Dr. Greene, my son is now 17 months and still has a whitehead on his cheek, and he also has blackheads. If he got them from breast-feeding I sure won’t breast-feed the next one. I would really like his skin to clear up already, and the whitehead on his face is raised and very obvious. I have even tried to use pore strips to remove them. I am desperate and depressed to see my poor baby’s skin so teen-aged already. Help!!!!!!!!
Worried and Concerned Parent
Dr. Greene’s Answer:
Toddlers often have the cutest little faces! How frustrating when acne gets in the way. When most people think of acne, they think of the pimples that affect about 80% of teens as they go through puberty. But acne can occur at any time in life when hormones are in flux. Think mid-life, for instance, when 6% of men and 8% of women in their 50s have acne (British Medical Journal, 1979;1:1109–1110).
New parents often learn about an early round of acne– newborn acne or neonatal acne –that comes and goes during the first weeks or months of life. Newborn acne is usually quite mild. Because newborn acne is very common, when people see pimples on a baby, they usually reassure the parents that they will disappear soon on their own.
But for a few kids, this is not true.
There is another variety called infantile acne that often lasts 2 or 3 years unless properly treated. It has even been reported to last as long as 11 years (Clinical Pediatric Dermatology, WB Saunders, 1993). It is more common in boys than in girls. These kids have skin that is particularly sensitive to the male hormones that are often at relatively high levels in the early years (Dermatology, 1998;196:95–97).
Sometimes infantile acne is so mild that daily, gentle cleansing with a mild soap and water is all that is needed. But it’s not unusual for infantile acne to be more serious (Pediatric Dermatology, 1997;14:17–21). If gentle cleansing doesn’t do the job, a mild topical agent (such as a prescription form of benzoyl peroxide for infants or a topical antibiotic) can often help both the current situation and prevents scarring. If the problem persists, see a pediatric dermatologist for stronger treatment. There are enough good options available that your toddler shouldn’t have to live with prominent pimples on his face.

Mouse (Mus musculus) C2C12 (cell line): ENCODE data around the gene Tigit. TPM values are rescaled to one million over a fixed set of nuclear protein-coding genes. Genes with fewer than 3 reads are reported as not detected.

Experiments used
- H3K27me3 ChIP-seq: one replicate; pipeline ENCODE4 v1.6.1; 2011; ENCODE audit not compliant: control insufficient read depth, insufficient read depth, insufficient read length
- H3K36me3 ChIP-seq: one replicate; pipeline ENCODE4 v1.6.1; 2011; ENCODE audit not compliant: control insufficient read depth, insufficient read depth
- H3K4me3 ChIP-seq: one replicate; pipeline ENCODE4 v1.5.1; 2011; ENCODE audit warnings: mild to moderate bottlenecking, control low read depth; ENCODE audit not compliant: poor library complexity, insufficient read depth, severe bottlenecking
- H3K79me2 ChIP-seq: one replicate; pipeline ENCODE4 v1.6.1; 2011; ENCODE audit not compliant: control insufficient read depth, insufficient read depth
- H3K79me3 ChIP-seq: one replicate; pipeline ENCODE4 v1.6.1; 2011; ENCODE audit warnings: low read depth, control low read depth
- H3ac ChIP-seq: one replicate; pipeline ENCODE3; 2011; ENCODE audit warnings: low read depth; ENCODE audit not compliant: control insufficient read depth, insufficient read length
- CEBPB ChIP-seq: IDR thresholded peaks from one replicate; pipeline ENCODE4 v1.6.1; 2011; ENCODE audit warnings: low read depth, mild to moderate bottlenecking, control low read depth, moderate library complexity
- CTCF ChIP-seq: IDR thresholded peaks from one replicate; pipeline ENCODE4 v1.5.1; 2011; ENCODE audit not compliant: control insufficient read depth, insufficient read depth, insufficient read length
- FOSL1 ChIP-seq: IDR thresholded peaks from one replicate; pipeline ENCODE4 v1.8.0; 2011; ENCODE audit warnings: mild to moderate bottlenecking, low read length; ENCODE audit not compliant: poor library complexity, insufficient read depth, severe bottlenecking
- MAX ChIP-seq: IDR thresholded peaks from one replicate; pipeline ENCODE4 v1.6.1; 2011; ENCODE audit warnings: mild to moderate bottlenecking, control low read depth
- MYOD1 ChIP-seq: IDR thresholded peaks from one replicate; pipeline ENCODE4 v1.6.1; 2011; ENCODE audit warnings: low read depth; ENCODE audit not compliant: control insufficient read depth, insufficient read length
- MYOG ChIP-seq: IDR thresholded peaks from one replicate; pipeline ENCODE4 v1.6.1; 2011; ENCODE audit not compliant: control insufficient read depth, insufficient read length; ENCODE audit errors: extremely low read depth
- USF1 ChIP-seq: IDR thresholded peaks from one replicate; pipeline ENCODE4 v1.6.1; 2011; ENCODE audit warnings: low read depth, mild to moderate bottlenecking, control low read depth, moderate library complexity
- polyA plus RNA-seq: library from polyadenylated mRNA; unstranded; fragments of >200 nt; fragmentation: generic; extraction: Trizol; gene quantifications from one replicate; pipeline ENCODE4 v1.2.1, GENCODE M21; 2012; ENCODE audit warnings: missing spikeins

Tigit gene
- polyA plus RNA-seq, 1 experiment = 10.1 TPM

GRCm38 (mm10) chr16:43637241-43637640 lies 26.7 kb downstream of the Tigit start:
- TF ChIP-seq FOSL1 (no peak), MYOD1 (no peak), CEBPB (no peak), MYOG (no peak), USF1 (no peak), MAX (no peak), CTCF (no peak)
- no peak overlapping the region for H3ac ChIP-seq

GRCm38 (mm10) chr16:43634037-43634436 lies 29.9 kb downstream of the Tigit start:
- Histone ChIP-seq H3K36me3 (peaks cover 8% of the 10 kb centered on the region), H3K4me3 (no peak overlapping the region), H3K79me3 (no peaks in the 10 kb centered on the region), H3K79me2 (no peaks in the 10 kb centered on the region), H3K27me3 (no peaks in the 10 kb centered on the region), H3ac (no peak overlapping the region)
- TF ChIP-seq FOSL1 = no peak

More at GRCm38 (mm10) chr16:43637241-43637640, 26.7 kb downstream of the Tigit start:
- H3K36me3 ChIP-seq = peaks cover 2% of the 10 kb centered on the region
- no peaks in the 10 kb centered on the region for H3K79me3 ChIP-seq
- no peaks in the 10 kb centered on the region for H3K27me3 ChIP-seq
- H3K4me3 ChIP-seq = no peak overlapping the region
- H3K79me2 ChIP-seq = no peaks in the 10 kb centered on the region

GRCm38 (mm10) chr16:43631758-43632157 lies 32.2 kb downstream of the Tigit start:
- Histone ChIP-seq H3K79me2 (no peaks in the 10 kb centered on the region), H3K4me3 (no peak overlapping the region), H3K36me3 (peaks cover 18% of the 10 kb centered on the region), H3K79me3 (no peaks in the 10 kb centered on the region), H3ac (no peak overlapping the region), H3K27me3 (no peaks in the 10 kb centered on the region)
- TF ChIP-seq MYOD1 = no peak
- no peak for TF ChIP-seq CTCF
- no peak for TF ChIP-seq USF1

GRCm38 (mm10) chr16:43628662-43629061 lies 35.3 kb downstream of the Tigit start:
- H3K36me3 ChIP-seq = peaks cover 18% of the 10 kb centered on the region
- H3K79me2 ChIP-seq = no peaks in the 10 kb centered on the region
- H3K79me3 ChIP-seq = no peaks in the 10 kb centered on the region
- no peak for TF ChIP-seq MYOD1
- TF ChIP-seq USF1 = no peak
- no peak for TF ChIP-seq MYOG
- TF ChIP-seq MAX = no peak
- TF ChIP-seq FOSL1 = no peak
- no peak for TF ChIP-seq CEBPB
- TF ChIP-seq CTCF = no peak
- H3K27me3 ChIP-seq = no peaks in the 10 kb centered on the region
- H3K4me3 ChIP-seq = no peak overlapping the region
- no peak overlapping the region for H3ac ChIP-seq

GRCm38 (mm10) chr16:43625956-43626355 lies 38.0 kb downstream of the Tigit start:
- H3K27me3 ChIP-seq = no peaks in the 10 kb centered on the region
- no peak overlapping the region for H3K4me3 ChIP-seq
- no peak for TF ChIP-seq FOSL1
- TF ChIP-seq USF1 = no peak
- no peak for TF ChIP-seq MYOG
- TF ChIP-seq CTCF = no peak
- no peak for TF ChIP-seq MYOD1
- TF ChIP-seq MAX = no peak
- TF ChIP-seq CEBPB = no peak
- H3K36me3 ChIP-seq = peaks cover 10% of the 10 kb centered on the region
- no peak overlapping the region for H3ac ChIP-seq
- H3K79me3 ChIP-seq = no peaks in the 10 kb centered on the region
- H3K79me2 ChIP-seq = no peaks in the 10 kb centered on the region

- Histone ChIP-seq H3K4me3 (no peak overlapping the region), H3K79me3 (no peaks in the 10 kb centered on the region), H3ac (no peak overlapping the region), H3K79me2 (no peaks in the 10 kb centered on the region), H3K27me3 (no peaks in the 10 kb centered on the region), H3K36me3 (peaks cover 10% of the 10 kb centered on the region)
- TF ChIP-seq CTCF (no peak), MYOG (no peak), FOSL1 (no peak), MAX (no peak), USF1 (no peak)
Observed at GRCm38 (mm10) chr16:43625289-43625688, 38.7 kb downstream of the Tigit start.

If a pediatric dermatologist can’t get it under control or if there are any other signs of puberty (e.g. deep voice, pubic or underarm hair), then someone should investigate for conditions that cause abnormally high levels of puberty hormones.
Nursing, by itself, doesn’t cause acne. But drugs can trigger it, whether taken by the baby or by a nursing mom. The most common culprits are steroids (either oral or topical), antidepressant medicines, antiseizure medicines, lithium, iodides, bromides, and antituberculosis drugs. Oral contraceptives do pass through into breast milk and are steroids that can occasionally cause acne and breast enlargement in the breast-feeding children.
When teens look in the mirror, their pimples often look gigantic even when friends barely notice them. Being a parent can affect our perceptions as well. Sometimes we don’t notice our children’s blemishes, even when they are obvious to others; sometimes our kids’ blemishes are glaring to us and not noticed by others.
Whatever the case, you and your darling son needn’t “just wait until they go away.” You both deserve for these to be treated effectively.
My oldest son is just now going through puberty. What a wonderful, bittersweet time! Your son’s bout with “teenage skin” is a good reminder to us all that childhood rushes by in slow motion–the stages seem long, but…Reviewed by: Khanh-Van Le-Bucklin, Rebecca Hicks
Last reviewed: May 25, 2009